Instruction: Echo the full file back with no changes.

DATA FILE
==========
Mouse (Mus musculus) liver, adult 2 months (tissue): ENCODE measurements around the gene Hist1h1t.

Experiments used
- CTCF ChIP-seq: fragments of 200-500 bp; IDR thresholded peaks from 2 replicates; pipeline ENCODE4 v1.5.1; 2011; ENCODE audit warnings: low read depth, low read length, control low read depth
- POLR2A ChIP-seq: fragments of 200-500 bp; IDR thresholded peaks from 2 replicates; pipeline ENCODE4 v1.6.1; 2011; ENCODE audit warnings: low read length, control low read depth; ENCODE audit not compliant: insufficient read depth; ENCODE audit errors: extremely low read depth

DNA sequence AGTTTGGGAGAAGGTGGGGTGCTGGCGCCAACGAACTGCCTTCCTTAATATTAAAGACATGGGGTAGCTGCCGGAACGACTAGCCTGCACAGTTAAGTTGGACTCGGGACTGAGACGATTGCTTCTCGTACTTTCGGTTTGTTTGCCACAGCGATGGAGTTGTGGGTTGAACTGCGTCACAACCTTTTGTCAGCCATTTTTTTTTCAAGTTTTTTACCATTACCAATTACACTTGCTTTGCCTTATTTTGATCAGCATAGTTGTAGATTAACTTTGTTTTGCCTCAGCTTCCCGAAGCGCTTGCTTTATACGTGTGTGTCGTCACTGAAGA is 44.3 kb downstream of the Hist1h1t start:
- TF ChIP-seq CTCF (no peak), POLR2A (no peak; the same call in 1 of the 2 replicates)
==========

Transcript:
Mouse (Mus musculus) liver, adult 2 months (tissue): ENCODE measurements around the gene Hist1h1t.

Experiments used
- CTCF ChIP-seq: fragments of 200-500 bp; IDR thresholded peaks from 2 replicates; pipeline ENCODE4 v1.5.1; 2011; ENCODE audit warnings: low read depth, low read length, control low read depth
- POLR2A ChIP-seq: fragments of 200-500 bp; IDR thresholded peaks from 2 replicates; pipeline ENCODE4 v1.6.1; 2011; ENCODE audit warnings: low read length, control low read depth; ENCODE audit not compliant: insufficient read depth; ENCODE audit errors: extremely low read depth

DNA sequence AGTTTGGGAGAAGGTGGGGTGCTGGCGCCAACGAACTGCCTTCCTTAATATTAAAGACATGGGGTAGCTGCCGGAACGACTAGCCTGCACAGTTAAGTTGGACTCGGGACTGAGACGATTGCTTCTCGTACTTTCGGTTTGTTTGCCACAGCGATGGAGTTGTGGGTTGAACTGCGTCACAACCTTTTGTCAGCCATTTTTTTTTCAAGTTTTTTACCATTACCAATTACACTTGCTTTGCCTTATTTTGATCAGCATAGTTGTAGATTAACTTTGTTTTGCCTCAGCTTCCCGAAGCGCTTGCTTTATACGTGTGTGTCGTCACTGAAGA is 44.3 kb downstream of the Hist1h1t start:
- TF ChIP-seq CTCF (no peak), POLR2A (no peak; the same call in 1 of the 2 replicates)